|Q&A: CA Senator Dick Ackerman|
|Written by PT Editors|
|Thursday, 21 September 2006|
California Senate Minority Leader Dick Ackerman spoke with PT following the Assembly's passage of SB 840, a bill that would institute a single payer health care system in California.
PT: You voted against SB 840. Could you tell us about what you believe is wrong with the bill and its structure?
Ackerman: It's basically socialized medicine, and it has been tried by a number of other countries around the world without success. I was walking the halls the other day when I saw the health committee from the British Parliament. They were here studying our health system. They have a two-tiered system in which the people who can afford it go to the private doctors and the rest go to the bottom rung. You don't get speedy care; people are in lines with substantial waits just to have MRIs and other procedures that we can get right away. They basically told me that it just doesn't work, so they're looking at ways to make it more like some of the American systems.
PT: Other opponents of the bill have argued that it would create another layer of bureaucracy and increase inefficiency. How have the bill's supporters rebutted these claims in the Legislature?
Ackerman: I haven't heard any suggestion that they have. They just say that the current system doesn't work, we have too many uninsured and we have to guarantee coverage for everyone. They say it's going to be great, but hard evidence from around the world suggests that it doesn't work. These aren't third-world countries that we're talking about—they're advanced, sophisticated nations. Yet whenever anyone from around the world needs quick, quality medical care, they come to the United States.
PT: Why did the bill receive more support than some of the more modest, practical approaches put forward by legislators like Assemblymen Richman and Nation? Is there a fear of aiming too low, or is it purely political?
Ackerman: I couldn't tell you. A lot of people want the government to run everything. They think the best way to fix the problems in the world is to have government run all aspects of our daily life. A lot of the problems we've had with the health care system in California are a result of too much government. Our nurse staffing ratios are a good example of a policy that makes it more difficult to provide inexpensive, quality medical services
PT: OK. Let's focus on cost control then for a second then. Can you give us a brief run down of practical solutions for cutting health care cost in California?
Ackerman: Tort reform is a big one. You may not get recovery every time something goes wrong in an oper-ation, and people need to accept that. We pay much higher prices for drugs in California as well, because of malpractice law-suits. But no drug is going to be 100% effective for 100% of the people. The drug companies try to tell people that, but when it happens, they get sued anyway.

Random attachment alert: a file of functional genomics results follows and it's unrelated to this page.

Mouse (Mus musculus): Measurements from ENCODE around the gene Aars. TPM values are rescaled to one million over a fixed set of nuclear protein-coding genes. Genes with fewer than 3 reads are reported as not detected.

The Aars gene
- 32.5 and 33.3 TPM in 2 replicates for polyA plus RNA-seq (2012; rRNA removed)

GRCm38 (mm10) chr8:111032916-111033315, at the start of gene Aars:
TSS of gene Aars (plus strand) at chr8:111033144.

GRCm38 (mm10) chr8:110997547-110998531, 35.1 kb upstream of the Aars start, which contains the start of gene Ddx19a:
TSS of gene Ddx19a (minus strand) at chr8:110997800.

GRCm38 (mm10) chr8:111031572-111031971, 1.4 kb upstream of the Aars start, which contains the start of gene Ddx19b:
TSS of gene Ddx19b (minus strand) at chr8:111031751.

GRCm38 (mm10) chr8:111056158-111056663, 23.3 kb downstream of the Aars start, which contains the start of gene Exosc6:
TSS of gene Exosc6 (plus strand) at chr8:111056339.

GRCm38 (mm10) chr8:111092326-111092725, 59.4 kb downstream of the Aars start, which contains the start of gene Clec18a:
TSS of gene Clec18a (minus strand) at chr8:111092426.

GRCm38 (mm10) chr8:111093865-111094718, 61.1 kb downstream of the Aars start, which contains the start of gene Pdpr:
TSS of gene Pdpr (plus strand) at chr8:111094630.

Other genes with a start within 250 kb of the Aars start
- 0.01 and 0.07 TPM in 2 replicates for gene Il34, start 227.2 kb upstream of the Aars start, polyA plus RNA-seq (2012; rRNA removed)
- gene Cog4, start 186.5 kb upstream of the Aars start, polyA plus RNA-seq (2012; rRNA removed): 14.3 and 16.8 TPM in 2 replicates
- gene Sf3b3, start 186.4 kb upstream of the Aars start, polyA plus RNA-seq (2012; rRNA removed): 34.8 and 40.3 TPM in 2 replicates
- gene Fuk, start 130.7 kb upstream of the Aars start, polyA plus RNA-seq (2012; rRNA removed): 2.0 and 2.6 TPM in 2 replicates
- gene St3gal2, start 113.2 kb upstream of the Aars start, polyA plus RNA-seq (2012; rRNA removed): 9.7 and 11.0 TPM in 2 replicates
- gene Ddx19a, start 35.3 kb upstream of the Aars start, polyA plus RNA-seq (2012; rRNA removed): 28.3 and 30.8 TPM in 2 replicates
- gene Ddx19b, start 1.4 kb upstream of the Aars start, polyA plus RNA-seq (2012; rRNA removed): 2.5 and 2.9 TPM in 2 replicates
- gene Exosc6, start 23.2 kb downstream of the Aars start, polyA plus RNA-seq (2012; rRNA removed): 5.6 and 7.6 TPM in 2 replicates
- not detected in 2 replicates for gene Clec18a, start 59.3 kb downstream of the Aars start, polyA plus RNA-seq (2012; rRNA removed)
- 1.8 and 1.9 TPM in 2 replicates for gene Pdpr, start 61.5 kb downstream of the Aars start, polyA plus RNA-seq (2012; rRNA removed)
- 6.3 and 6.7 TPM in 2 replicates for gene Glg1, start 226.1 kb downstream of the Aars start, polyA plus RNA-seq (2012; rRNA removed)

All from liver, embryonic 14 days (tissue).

PT: The governor has said that he sees the government acting more as a "facilitator" than as a "provider" of health care. What exactly would that system look like?
Ackerman: When I was growing up, we had a straight fee-for-service system and everyone had their own doctor. Now we have a lot of HMOs which are very good. We have some very good examples, like Kaiser, which are doing a very good job. So I think the government can encourage those types of situations without trying to direct the market where to go.
PT: What type of legislation is necessary to move government into that role?
Ackerman: There's a whole bunch of stuff we can do. We have this law on the books that says that every hospital that's less than five to 10 years old is going to be a tear-down and built-up for seismic retrofitting. But there's no standard to build it to—people are guessing an 8-8.5. If you have that kind of an earthquake, everything is going to be down anyway and it's not going to matter if the hospital is standing or not. It's an impractical expenditure of resources.
PT: The governor has announced that he will veto the bill when it reaches his desk. What's the way forward from here? Will SB840 push the subject of health care reform to the front of the agenda for the next legislative session?
Ackerman: We need to get the brains together and say, "OK, what makes sense? How can we actually improve the system here to make it more efficient and therefore reduce cost?" But people don't want incremental things; they want the whole tamale each time.
PT: Senator Ackerman, thank you for your time.
Dick Ackerman is California's Senate Minority Leader. He represents the state's 33rd senatorial district and serves on the Judiciary, Labor and Industrial Relations, and Local Government senate committees.